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Am I Being Abused?

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  • Written By: N. Madison
  • Edited By: Niki Foster
  • Last Modified Date: 22 August 2016
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Abuse has many faces. It can be overt or covert, but it is always hurtful. If you are consistently being hurt physically, verbally, or emotionally, the first step towards freeing yourself is recognizing the signs of abuse.

One type of abuse is verbal or emotional in nature. This type of abuse is stealthy and can be very difficult to identify. If you are being subjected to continuous personal put downs, repeated criticism, blaming, or name calling, it is likely that you are being verbally abused. If you are being subjected to threatening gestures, including reckless driving, destruction of property, or verbal threats, you are being abused. Controlling and isolating behavior is also common in a verbally or emotionally abusive situation.

You are being abused if you are subjected to unwanted physical contact. Physical abuse includes pushing, slapping, pinching, biting, and kicking. Restraining, spitting, or using a weapon on another person is also considered physical abuse. You are being abused if you are subjected to any of these behaviors, even if you cannot see scrapes, cuts, or bruises and no blood is drawn.

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You are being sexually abused if you are subjected to unwanted sexual behavior or advances. Any form of rape is sexual abuse. You have the right to refuse the sexual advances of anyone, including your spouse. If someone refuses to take no for an answer, he or she is sexually assaulting you. Using threats or coercion, in the form of guilt or anger, to obtain sex is sexual abuse as well.

Intercourse need not take place for sexual abuse to occur. Any type of unwanted sexual touching can be considered sexual abuse. Likewise, using sexual words to humiliate is sexual abuse. Additionally, exposing a minor to inappropriate sexual information or images can be considered sexual abuse.

Another type of abuse is financial abuse. You are being financially abused if your money or property is being used without your consent. You are being abused if your spouse or life partner prevents you from having access to household money or financial records. Even the mismanagement of finances, which leads to the neglect of household needs, is considered abuse.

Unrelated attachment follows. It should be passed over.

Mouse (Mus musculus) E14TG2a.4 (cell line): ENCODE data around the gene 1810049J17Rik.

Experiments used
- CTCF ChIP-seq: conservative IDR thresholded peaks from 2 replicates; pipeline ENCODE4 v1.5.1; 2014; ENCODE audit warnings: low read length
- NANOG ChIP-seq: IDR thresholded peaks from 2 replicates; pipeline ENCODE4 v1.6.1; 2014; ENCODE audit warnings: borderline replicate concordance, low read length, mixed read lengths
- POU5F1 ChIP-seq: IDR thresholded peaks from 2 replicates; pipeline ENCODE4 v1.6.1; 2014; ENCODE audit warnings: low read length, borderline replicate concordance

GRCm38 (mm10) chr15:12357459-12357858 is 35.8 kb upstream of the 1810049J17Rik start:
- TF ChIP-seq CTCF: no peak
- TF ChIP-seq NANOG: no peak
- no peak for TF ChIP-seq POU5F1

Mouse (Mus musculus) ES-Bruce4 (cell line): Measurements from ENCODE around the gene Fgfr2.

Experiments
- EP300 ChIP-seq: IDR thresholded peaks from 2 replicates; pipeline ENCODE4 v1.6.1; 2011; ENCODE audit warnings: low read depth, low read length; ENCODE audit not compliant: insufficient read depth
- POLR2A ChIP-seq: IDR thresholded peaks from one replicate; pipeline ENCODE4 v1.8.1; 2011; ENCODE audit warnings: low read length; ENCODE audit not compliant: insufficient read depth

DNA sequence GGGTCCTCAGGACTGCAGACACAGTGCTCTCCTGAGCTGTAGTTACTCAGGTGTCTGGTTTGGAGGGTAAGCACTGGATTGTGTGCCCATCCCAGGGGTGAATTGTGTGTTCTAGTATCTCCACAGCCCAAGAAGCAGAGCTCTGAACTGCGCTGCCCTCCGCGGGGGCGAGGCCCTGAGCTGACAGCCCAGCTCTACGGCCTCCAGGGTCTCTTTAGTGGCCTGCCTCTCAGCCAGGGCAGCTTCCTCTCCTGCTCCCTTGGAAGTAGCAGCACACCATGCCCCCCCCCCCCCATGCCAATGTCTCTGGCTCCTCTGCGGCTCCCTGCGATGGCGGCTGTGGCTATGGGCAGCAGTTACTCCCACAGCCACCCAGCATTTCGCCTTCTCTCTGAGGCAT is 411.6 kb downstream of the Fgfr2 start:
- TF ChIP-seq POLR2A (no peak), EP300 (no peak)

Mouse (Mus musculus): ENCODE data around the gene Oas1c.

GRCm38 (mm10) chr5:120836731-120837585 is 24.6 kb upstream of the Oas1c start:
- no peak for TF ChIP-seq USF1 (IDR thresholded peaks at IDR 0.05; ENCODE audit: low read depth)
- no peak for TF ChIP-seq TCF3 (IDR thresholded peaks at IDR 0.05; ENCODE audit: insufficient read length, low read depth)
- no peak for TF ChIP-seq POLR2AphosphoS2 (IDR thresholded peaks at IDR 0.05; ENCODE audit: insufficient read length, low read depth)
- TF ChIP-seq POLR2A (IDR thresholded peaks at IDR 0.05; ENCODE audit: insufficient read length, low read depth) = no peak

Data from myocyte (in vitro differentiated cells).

If you think you are being abused, seek help immediately. If you are being physically or sexually abused or have been threatened with violence, call the police immediately. For other types of abuse, contact an organization that assists victims of abuse in ending the abusive situation or relationship. Enlist the help and support of family members and friends. Above all, do all you can to get away from the situation as quickly as possible.

Remember, abusers don’t stop or change without professional help. Sometimes, years of therapy are required to bring about real change, and many abusers never fully stop their abusive behavior. To end the abusive relationship, you must take steps to remove yourself from the situation right away.

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Post 4

Wow, this is an eye opening post.

For eight years I lived with an alcoholic, left him seven times - this being the seventh time and he is insisting that I return. Says he's quit drinking and loves me.

I am also exhausted and have no energy, I always hurt and feel bad. Thought this was just my health, but as the last poster pointed out, much could be emotional. My doctor did finally tell me that much of my health issues were a direct result of him. They are real, and they exist, but they are from the stress of living with a controlling lunatic.